This is the second part of my blog series which focuses on the mocking framework Mockito and its interaction with Scala and ScalaTest . This time its all about testing Scala functions. Personally I learned a lot of Scala's way of handling functions by testing them and I hope people learn something from this blog post as well. Aside from the previous mentioned libraries, ScalaCheck , a property-based testing tool for Scala, is also being used to verify some of the function's behaviour. As in the last part the example project on github is being used to illustrate the examples with actual code.
This is the start of a new blog series which focuses on the mocking framework Mockito and its interaction with Scala and ScalaTest . Each part of the series concentrates on one aspect of testing and explains how the mentioned frameworks facilitate testing in this area. An example project on github illustrates the corresponding code. The first part is an easy start and deals with exceptions.
In this post, I give an introduction to Gremlin-Scala , which aims to be a thin Scala wrapper for Gremlin . Gremlin is a graph DSL for traversing a number of graph databases . The post includes a short introduction to graph databases in general and to the Gremlin project. The focus is Scala example code , which shows how Gremlin-Scala can be used to access the graph databases Neo4j , OrientDb and Tinkergraph and finding the shortest path in a graph.
This post shows how to access the Hadoop distributed Filesystem (HDFS) with Scala . It gives a short introduction to HDFS, explains how to get HDFS running locally and describes an example , which is hosted on Github and allows to save, retrieve and delete files in HDFS.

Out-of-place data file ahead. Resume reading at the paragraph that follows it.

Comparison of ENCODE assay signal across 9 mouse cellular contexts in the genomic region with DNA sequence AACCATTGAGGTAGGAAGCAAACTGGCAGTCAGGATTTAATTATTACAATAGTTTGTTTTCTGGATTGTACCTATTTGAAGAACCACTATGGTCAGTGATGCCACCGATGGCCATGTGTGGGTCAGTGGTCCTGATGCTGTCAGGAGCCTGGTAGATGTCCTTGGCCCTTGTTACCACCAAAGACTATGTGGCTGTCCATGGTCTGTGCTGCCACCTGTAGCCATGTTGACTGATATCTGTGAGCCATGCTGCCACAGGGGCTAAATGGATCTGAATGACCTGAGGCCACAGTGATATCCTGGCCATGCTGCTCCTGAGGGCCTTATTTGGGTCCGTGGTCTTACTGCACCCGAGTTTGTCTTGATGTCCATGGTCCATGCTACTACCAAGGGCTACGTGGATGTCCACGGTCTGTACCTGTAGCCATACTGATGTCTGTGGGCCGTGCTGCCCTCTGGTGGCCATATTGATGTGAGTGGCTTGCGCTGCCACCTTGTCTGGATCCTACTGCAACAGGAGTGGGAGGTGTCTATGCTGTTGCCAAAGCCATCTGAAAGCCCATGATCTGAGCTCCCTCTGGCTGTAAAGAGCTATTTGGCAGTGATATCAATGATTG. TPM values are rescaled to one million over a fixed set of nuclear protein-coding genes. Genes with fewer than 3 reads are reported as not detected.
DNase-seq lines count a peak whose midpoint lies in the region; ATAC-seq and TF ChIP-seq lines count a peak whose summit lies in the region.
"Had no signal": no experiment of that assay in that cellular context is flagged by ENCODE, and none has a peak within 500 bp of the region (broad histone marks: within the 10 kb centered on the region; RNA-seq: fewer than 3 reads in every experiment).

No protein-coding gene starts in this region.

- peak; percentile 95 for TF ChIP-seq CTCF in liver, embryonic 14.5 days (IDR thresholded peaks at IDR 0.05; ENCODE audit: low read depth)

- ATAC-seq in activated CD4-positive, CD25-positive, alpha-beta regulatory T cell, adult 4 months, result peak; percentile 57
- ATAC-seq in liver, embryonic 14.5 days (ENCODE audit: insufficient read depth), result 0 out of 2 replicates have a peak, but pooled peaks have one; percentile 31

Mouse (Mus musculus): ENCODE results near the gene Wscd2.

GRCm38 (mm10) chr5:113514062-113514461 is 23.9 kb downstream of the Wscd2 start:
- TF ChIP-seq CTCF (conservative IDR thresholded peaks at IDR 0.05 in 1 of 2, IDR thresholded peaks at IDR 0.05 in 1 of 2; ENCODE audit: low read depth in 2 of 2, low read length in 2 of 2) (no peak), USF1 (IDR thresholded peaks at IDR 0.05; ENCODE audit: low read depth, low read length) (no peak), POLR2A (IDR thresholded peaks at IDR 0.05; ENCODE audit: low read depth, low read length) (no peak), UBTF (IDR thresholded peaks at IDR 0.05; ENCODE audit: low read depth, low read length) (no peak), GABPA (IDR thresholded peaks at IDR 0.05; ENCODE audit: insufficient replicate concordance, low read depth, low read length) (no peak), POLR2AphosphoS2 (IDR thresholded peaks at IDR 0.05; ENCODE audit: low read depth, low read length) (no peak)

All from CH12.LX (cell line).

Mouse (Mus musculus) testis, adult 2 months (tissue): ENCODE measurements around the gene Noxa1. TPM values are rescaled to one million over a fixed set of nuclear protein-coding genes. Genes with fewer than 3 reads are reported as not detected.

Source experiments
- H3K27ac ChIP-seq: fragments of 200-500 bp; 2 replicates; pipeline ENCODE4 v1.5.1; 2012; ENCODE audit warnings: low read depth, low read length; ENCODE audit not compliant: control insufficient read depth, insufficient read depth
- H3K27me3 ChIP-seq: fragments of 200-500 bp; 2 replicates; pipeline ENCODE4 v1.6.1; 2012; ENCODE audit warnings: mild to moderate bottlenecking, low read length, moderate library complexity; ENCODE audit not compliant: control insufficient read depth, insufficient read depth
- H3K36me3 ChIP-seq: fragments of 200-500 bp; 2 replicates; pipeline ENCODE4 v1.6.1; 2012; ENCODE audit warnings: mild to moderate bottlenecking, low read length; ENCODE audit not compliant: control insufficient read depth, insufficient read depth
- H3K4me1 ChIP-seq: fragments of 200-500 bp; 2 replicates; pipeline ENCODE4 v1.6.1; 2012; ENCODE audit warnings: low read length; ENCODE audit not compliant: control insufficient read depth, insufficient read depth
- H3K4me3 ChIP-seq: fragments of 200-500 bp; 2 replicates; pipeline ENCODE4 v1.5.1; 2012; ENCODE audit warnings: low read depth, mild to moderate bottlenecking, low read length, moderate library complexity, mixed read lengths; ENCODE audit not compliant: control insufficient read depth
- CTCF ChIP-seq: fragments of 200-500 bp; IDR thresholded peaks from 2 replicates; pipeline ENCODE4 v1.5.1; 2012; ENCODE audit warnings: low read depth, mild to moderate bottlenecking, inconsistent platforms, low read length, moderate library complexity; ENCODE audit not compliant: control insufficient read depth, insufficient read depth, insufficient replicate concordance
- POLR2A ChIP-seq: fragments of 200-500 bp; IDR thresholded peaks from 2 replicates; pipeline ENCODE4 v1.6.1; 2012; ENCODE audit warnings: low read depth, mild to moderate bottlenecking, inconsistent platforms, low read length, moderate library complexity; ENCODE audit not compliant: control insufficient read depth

In this post, I give an overview of my current Vim setup. I use Vim as my main editor for text files, among them also code and especially Scala code. The post introduces the Vim plugins I use, my .vimrc configuration file and shows a way to combine Vim with Eclipse using Eclim . This post had a major update in January 2014. It has inspired a vim-scala-setup project available on Github.
This post explains how to simply start a new Scala project with the Scala build tool (sbt) . Furthermore it describes how to integrate ScalaTest , JUnit and the mocking framework Mockito into the new project and gives some simple usage examples.
This post describes how to deploy a Play application in nginx and enabling Google's mod_pagespeed for it on an Ubuntu Linux server. The deployment of scablo for this blog serves as an example for this post.
This post introduces scablo , which is the web application running this blog. It has been developed by myself and is an ongoing open source project published at github and available under the BSD license . It has been designed to run as a single user blog application targeting developers who want to blog. To facilitate blogging, the blog has its own xml template language called scablo template language (sbtl), in which posts can be written. The technical side is actually pretty interesting as it is using lots of powerful and more recent open source technologies. Among them is Scala , the Play framework , MongoDB , Casbah , nscala-time , Coffeescript , jQuery ( UI ), ( Jasny ) Bootstrap , Font Awesome , Codemirror and Lesscss . This post will be kept up to date.